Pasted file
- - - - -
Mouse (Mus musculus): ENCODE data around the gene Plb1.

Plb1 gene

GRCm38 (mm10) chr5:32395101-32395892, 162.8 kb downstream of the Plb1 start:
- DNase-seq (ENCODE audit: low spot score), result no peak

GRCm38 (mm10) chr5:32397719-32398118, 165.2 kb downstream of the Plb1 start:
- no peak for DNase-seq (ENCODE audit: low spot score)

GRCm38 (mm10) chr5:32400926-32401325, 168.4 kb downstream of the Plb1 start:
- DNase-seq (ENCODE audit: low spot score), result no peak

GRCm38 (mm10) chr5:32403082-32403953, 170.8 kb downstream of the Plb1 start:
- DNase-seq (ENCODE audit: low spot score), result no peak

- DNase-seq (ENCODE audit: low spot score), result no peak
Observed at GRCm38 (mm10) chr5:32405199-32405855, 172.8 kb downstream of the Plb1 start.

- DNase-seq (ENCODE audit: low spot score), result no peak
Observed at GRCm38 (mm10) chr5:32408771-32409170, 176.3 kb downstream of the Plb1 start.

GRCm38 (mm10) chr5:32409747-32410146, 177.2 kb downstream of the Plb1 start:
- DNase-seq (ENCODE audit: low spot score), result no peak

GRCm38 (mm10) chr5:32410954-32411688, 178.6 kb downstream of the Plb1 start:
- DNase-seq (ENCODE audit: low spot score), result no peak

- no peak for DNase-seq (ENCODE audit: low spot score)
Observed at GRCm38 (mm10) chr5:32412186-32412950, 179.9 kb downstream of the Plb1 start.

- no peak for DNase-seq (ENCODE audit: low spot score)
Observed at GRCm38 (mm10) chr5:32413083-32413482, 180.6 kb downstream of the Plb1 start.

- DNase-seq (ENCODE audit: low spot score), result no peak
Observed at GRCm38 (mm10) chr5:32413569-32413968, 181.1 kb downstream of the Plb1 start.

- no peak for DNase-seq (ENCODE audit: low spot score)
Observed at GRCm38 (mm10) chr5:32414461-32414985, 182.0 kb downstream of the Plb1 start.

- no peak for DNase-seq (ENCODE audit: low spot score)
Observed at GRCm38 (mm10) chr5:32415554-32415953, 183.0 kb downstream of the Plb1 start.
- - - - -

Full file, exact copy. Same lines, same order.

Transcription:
Mouse (Mus musculus): ENCODE data around the gene Plb1.

Plb1 gene

GRCm38 (mm10) chr5:32395101-32395892, 162.8 kb downstream of the Plb1 start:
- DNase-seq (ENCODE audit: low spot score), result no peak

GRCm38 (mm10) chr5:32397719-32398118, 165.2 kb downstream of the Plb1 start:
- no peak for DNase-seq (ENCODE audit: low spot score)

GRCm38 (mm10) chr5:32400926-32401325, 168.4 kb downstream of the Plb1 start:
- DNase-seq (ENCODE audit: low spot score), result no peak

GRCm38 (mm10) chr5:32403082-32403953, 170.8 kb downstream of the Plb1 start:
- DNase-seq (ENCODE audit: low spot score), result no peak

- DNase-seq (ENCODE audit: low spot score), result no peak
Observed at GRCm38 (mm10) chr5:32405199-32405855, 172.8 kb downstream of the Plb1 start.

- DNase-seq (ENCODE audit: low spot score), result no peak
Observed at GRCm38 (mm10) chr5:32408771-32409170, 176.3 kb downstream of the Plb1 start.

GRCm38 (mm10) chr5:32409747-32410146, 177.2 kb downstream of the Plb1 start:
- DNase-seq (ENCODE audit: low spot score), result no peak

GRCm38 (mm10) chr5:32410954-32411688, 178.6 kb downstream of the Plb1 start:
- DNase-seq (ENCODE audit: low spot score), result no peak

- no peak for DNase-seq (ENCODE audit: low spot score)
Observed at GRCm38 (mm10) chr5:32412186-32412950, 179.9 kb downstream of the Plb1 start.

- no peak for DNase-seq (ENCODE audit: low spot score)
Observed at GRCm38 (mm10) chr5:32413083-32413482, 180.6 kb downstream of the Plb1 start.

- DNase-seq (ENCODE audit: low spot score), result no peak
Observed at GRCm38 (mm10) chr5:32413569-32413968, 181.1 kb downstream of the Plb1 start.

- no peak for DNase-seq (ENCODE audit: low spot score)
Observed at GRCm38 (mm10) chr5:32414461-32414985, 182.0 kb downstream of the Plb1 start.

- no peak for DNase-seq (ENCODE audit: low spot score)
Observed at GRCm38 (mm10) chr5:32415554-32415953, 183.0 kb downstream of the Plb1 start.